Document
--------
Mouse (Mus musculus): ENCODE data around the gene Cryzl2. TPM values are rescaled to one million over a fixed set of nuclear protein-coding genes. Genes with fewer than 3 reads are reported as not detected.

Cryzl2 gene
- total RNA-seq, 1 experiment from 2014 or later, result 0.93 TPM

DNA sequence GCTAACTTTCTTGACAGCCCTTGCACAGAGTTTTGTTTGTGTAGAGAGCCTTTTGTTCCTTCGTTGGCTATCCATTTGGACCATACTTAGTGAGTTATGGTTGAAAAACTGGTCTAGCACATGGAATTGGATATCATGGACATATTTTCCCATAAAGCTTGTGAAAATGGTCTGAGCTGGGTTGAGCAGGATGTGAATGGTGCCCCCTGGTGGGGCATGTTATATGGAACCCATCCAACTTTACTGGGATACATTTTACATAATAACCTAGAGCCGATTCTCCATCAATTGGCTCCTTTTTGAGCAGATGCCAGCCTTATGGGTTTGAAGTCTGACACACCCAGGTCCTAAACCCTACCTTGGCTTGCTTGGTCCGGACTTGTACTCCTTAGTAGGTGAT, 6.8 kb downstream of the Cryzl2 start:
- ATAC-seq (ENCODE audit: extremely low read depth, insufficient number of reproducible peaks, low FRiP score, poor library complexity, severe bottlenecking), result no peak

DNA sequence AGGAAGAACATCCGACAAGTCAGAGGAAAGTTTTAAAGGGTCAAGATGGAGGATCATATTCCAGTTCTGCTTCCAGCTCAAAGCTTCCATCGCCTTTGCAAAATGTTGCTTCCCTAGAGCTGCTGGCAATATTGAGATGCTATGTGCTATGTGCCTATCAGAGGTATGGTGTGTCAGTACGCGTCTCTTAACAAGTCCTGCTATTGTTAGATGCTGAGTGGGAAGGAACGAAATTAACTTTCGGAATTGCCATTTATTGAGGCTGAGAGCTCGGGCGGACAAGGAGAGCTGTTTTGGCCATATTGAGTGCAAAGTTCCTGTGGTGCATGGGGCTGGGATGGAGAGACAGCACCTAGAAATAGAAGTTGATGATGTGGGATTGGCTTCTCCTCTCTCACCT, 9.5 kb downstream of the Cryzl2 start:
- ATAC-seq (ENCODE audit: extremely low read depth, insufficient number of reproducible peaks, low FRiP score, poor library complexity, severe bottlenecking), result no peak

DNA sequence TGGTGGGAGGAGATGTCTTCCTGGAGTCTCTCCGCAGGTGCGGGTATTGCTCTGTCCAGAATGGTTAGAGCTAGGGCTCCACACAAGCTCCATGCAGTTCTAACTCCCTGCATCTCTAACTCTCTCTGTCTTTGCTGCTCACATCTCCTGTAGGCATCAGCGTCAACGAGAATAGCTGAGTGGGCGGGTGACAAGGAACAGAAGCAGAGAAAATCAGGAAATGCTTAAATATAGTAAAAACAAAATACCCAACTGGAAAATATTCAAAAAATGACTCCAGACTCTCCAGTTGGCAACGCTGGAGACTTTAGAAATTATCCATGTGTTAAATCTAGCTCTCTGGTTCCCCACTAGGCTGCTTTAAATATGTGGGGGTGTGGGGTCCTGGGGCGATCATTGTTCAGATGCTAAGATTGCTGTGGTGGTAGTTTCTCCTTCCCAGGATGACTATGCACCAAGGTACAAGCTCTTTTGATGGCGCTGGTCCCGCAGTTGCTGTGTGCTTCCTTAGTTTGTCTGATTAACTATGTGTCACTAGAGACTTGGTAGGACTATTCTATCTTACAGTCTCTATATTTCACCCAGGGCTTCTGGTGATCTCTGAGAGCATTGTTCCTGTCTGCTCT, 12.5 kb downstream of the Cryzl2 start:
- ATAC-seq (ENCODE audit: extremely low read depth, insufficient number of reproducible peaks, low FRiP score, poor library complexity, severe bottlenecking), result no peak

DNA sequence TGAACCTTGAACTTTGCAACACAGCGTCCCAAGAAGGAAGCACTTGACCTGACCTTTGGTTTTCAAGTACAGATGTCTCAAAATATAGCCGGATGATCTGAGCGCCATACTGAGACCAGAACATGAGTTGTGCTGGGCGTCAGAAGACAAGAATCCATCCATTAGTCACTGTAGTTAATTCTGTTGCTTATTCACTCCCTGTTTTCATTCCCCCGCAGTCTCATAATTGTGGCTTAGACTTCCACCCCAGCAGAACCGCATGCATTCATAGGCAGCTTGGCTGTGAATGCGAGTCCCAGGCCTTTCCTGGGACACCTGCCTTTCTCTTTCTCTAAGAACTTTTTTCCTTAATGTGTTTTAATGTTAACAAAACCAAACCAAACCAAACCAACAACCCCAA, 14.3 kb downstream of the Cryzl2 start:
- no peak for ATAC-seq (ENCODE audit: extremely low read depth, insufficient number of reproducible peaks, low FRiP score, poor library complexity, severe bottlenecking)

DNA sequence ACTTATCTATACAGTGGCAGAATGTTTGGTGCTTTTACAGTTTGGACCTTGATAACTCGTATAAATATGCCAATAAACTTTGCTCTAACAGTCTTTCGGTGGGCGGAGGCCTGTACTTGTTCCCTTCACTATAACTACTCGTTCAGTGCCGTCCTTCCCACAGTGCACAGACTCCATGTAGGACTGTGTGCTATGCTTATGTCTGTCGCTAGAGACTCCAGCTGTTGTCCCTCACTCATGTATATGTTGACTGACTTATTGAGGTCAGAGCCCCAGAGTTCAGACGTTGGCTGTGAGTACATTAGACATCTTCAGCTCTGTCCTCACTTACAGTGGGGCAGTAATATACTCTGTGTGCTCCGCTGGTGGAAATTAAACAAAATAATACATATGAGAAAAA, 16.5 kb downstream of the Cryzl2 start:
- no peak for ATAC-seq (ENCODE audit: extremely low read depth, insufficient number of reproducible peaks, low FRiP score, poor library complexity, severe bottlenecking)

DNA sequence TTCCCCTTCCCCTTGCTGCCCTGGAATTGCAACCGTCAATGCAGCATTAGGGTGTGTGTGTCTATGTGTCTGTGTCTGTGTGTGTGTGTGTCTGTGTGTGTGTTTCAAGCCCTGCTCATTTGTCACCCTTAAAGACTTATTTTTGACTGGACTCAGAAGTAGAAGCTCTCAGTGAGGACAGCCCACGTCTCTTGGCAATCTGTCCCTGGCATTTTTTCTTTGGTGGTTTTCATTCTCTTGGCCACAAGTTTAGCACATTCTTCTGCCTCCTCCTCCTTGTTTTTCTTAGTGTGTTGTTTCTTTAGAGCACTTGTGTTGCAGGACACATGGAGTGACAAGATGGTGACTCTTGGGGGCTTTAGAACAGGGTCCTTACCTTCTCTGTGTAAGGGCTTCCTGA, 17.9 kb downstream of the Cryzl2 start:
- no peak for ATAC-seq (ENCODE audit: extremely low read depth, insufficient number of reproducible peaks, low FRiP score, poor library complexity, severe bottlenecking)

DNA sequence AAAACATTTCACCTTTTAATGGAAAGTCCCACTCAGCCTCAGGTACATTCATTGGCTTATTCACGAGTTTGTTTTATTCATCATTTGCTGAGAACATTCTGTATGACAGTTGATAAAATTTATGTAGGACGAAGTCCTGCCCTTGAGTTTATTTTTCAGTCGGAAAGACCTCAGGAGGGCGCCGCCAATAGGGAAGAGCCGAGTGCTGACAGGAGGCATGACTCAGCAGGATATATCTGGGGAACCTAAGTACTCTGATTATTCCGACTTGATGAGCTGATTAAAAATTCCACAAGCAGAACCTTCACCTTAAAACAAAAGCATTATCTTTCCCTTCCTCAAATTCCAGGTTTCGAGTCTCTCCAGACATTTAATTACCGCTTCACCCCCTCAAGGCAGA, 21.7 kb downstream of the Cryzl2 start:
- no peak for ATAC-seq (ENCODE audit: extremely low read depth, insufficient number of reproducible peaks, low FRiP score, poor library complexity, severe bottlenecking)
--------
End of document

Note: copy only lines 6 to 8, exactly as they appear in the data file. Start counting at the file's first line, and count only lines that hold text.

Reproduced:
DNA sequence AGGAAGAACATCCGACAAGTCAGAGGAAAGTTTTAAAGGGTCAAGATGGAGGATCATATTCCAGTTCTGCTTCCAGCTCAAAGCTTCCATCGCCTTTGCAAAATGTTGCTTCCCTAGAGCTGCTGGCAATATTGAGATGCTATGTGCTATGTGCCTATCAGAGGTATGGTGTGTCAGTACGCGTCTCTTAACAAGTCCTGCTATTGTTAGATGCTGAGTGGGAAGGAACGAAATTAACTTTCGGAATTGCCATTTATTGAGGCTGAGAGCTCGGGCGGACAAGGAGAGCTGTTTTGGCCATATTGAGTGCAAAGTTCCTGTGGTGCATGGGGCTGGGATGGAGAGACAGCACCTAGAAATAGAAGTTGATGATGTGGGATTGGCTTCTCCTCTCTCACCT, 9.5 kb downstream of the Cryzl2 start:
- ATAC-seq (ENCODE audit: extremely low read depth, insufficient number of reproducible peaks, low FRiP score, poor library complexity, severe bottlenecking), result no peak

DNA sequence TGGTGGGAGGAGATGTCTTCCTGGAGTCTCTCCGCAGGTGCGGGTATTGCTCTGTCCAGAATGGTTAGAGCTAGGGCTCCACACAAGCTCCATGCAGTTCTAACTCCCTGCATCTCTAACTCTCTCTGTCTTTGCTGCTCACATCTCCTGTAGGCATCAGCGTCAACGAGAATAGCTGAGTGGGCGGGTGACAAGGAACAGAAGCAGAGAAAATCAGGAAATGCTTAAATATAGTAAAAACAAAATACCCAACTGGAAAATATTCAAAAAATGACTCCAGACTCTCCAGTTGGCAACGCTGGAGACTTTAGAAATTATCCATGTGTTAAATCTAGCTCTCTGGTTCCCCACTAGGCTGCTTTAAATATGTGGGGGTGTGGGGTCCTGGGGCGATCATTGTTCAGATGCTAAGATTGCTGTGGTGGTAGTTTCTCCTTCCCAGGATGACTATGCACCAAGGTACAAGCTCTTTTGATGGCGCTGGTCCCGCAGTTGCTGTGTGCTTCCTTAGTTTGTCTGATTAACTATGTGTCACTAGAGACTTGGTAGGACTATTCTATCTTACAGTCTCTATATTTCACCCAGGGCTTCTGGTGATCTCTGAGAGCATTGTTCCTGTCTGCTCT, 12.5 kb downstream of the Cryzl2 start: